SG Full Race Pro Team 185 2010 April 6th, 2010 Michael Pukas

I had a chance to demo this board for a few days
This is a f***ing man's board.

If you're faint of heart, or weak in the wrist, don't bother.

Very similar to the Kessler 185 – it's a race board, and Kessler is the one to catch. But in many way's I prefer this board for the type of riding I (like to) do. Here's why, in no particular order;

  • The SG board has far better build quality. Kessler's are very nice, but they seem like they are made by a guy a in a shed. And they are (there's nothing wrong with that). SG's are make in the Elan factory, and build quality and finish is as good as it gets. The board feels very beefy, solid and stable. Just the sound of the board on the snow is different. There is no metal top sheet – it's got a real top sheet w/ the metal buried to protect it.
  • The shape is more friendly to free carving. It's got slightly more turned up nose, about the same amount of rocker, seems to have slightly tighter radius in the nose – not so straight, and has more camber and a stiffer tail. More camber and a stiffer tail to me make the board have better edge hold after the apex of the turn and a bit more pop in turn transition.
  • The board is stiffer overall, but easier to ride. The nose seems stiffer, and flubbers around less w/ the same amount of rocker. The tail is stiffer, which I like and works for me. I have a bad habit of washing out the end of heel side turns. On my Kessler, the board will lose edge hold and chatter down hill. On the SG, when I lose the edge and fall on my a**, the board holds the edge and drags me across the hill.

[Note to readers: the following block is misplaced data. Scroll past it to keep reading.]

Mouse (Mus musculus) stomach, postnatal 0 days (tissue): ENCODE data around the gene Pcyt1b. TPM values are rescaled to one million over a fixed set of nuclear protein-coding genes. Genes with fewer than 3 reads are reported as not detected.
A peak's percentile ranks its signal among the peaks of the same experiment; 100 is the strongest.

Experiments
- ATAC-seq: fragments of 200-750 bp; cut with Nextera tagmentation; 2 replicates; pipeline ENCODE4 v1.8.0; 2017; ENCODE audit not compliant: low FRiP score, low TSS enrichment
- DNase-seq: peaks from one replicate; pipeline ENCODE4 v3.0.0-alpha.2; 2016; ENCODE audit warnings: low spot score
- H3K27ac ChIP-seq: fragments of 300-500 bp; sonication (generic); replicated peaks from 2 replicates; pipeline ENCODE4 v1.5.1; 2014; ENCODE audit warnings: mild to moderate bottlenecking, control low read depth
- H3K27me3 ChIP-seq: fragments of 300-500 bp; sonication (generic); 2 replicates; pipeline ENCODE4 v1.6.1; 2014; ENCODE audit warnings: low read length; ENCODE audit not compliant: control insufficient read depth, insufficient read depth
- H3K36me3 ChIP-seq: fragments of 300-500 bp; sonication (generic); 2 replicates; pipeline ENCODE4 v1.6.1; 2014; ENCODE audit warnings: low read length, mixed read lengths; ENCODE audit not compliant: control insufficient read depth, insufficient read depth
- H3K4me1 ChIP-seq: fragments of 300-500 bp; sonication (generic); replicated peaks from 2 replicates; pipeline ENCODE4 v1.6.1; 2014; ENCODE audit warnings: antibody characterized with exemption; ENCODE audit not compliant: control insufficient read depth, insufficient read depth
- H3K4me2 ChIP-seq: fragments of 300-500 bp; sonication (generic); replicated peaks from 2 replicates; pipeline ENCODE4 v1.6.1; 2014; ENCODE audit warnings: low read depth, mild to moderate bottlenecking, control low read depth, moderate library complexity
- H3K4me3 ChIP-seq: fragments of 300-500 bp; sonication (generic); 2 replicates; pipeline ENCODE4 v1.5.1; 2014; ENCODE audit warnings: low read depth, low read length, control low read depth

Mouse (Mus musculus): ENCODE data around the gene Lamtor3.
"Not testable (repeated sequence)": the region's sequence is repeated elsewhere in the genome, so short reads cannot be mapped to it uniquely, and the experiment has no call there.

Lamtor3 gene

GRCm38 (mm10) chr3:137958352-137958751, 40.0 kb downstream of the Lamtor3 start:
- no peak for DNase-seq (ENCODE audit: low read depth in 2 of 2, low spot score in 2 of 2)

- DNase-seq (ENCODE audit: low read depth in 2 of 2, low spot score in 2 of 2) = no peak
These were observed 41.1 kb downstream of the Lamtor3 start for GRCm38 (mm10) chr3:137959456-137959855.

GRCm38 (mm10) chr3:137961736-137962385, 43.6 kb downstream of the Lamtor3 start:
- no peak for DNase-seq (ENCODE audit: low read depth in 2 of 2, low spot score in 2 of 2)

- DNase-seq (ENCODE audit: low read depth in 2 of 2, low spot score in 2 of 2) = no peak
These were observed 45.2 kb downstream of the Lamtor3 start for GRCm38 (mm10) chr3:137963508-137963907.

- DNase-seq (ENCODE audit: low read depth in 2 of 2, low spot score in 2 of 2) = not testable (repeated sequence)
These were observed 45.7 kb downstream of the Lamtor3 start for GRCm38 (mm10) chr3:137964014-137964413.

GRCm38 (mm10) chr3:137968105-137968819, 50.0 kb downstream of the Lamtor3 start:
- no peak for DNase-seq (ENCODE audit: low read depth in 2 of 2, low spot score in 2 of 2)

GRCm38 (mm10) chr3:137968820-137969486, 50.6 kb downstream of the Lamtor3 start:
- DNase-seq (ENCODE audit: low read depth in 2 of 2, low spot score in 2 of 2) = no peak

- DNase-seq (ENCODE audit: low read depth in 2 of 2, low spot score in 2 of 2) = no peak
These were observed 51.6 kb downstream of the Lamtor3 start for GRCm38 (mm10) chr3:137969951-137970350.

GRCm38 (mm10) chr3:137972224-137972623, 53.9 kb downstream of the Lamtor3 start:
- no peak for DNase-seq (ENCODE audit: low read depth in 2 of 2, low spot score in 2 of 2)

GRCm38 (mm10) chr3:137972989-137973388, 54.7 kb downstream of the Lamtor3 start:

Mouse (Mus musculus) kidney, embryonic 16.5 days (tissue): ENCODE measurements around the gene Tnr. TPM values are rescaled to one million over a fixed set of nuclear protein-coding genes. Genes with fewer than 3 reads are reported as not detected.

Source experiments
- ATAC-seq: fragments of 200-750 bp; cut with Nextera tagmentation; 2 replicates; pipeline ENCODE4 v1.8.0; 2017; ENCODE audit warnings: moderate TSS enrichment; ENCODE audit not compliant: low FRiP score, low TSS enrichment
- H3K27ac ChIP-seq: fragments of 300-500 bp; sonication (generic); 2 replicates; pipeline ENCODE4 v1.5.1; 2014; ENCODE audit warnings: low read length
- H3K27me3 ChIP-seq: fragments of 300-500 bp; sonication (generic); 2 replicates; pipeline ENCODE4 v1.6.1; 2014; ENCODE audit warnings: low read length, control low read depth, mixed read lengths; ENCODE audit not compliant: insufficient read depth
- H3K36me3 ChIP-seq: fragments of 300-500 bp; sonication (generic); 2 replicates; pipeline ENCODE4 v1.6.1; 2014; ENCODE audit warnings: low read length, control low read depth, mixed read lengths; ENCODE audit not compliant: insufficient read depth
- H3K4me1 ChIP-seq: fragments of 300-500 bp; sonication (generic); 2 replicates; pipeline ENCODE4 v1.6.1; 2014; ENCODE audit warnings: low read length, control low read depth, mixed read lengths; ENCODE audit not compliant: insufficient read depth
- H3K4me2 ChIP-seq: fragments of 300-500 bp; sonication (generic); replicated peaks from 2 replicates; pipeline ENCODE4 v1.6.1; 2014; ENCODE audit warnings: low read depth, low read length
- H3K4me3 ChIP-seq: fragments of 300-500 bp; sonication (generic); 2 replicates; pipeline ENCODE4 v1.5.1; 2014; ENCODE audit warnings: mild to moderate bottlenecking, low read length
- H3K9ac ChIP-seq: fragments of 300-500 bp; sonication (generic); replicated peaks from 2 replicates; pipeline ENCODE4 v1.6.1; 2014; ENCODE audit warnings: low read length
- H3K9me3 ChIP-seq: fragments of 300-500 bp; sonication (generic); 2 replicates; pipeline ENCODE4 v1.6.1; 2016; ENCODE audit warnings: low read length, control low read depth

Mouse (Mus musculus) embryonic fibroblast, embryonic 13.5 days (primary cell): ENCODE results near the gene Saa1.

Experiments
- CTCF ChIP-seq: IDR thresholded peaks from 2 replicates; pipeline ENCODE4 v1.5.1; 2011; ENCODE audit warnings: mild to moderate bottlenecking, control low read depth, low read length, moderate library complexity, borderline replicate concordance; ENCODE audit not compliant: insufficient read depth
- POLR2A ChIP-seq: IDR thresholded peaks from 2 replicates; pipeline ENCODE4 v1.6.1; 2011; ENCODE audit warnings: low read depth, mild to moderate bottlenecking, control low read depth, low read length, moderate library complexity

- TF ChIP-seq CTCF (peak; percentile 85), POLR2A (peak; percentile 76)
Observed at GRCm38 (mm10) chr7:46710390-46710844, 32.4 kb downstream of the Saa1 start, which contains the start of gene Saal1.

• The SG is more manageable and predictable. As free carvers, we make different turns than racers. The Kessler seeks the fall line and doesn't like to come across the hill naturally. On the SG, I found I could control the turn shape easier. Transitions were easier and smoother.

Make no false assumptions – this is a full on World Cup Race Board. This is no weekend warrior all-mountain free-carver you can go out and just have fun on. It is demanding. You have to be on it. When asked of, it delviers. Once you get tired and lazy, it kicks your a**. After a couple days of riding it on everything from perfect groom, to choppy slop, to crud, in Beaver Creek and Aspen, I was pretty beat up and sore. But I loved every second of it. I just about cried when I gave it back to Bola.


Been meaning to post this for some time…

Sigi's Sigi is one sweet ride! Didn't get to spend enough time on it, but every thing Snowman and I have said before holds true.

One exception/correction – SG's – at least this one – are NOT stiffer than (my) Kessler. side by side scientific double blind triple control studies, basically us flexing the boards, reveal the SG is noticeabley softer than the Kessler. It's no gush pile, but a tad softer.

Hopefully I'll get to take it for a spin again this season. And maybe even give it a little wangle dangle.

I've also been enlightened to the fact the Kessler's are built in the Nidecker factory (is that correct? someone help me out here…). The custom ones are built by a guy in a shed on an alp.

Michael Pukas

Bomber on Line

Author: jax

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